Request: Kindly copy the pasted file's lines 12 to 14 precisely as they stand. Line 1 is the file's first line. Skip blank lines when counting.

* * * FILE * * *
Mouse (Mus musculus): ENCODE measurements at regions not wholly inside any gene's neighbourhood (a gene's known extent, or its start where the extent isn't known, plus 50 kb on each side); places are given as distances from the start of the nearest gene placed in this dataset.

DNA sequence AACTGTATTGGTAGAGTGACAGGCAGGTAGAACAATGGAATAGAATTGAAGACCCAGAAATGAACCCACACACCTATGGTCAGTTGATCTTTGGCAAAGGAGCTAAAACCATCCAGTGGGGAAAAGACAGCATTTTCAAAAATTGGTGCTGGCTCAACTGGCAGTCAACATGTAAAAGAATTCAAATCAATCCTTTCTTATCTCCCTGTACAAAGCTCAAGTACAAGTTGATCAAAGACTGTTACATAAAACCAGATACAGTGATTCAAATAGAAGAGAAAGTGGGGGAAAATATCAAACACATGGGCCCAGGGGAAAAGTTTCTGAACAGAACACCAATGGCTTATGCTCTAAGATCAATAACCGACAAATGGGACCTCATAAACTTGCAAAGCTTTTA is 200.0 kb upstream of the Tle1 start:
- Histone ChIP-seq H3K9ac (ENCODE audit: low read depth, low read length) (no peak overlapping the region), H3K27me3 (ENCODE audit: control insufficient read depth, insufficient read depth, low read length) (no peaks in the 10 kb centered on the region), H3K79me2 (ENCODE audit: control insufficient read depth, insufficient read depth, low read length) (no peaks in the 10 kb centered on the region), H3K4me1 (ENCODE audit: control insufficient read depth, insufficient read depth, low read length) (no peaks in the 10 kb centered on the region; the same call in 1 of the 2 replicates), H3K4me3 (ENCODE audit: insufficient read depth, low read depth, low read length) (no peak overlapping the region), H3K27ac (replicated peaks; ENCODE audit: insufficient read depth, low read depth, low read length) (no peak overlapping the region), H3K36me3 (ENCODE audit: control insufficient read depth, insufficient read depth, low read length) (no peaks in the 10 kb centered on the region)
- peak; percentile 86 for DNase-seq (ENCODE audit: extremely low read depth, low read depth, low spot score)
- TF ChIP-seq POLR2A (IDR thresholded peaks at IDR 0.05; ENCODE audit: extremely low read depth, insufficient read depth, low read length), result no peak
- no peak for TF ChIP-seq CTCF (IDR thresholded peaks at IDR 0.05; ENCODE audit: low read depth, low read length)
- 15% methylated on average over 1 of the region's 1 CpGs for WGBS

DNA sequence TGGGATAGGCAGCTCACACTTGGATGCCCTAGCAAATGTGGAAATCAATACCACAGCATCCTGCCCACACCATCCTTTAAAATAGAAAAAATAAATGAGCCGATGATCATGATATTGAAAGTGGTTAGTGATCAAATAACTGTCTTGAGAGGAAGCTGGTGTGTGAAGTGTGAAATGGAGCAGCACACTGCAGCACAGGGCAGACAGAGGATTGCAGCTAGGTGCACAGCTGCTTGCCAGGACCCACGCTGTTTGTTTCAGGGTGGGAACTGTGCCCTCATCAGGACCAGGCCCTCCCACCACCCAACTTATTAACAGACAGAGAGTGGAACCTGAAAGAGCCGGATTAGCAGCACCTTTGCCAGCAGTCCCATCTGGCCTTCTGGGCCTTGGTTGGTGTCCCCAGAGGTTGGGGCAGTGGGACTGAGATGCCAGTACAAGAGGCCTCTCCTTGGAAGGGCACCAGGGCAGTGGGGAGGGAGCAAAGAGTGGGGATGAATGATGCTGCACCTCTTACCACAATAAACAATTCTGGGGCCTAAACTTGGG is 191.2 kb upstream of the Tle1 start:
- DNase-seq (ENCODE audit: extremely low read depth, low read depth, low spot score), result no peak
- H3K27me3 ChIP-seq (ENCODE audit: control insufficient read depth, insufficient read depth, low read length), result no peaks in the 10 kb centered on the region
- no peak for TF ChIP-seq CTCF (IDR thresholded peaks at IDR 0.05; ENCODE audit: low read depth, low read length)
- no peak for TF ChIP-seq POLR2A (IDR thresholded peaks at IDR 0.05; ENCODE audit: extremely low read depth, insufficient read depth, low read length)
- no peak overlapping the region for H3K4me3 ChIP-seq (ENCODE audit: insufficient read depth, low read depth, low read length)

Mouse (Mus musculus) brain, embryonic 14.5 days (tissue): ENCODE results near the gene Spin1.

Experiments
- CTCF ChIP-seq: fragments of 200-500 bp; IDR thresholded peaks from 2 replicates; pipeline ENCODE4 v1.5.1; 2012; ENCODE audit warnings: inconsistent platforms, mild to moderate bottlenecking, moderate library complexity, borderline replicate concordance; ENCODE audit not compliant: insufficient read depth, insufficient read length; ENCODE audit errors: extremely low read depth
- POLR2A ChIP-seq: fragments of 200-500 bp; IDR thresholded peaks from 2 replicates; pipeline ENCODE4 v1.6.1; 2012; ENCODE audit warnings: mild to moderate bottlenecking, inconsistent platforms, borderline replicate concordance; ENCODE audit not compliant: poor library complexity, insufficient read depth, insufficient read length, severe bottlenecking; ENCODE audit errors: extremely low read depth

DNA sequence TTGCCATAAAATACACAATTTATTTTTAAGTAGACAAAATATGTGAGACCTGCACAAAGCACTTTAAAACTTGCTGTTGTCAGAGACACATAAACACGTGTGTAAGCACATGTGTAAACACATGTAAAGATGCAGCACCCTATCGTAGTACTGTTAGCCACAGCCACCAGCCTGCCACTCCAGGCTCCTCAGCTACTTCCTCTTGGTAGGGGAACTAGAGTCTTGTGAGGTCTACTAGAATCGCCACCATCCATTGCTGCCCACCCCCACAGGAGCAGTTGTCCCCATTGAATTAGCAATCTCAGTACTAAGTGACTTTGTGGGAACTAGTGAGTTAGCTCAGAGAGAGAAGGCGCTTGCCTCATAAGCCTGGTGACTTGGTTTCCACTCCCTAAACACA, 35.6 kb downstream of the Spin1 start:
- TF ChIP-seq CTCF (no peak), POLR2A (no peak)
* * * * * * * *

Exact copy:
- no peak for TF ChIP-seq POLR2A (IDR thresholded peaks at IDR 0.05; ENCODE audit: extremely low read depth, insufficient read depth, low read length)
- no peak overlapping the region for H3K4me3 ChIP-seq (ENCODE audit: insufficient read depth, low read depth, low read length)

Mouse (Mus musculus) brain, embryonic 14.5 days (tissue): ENCODE results near the gene Spin1.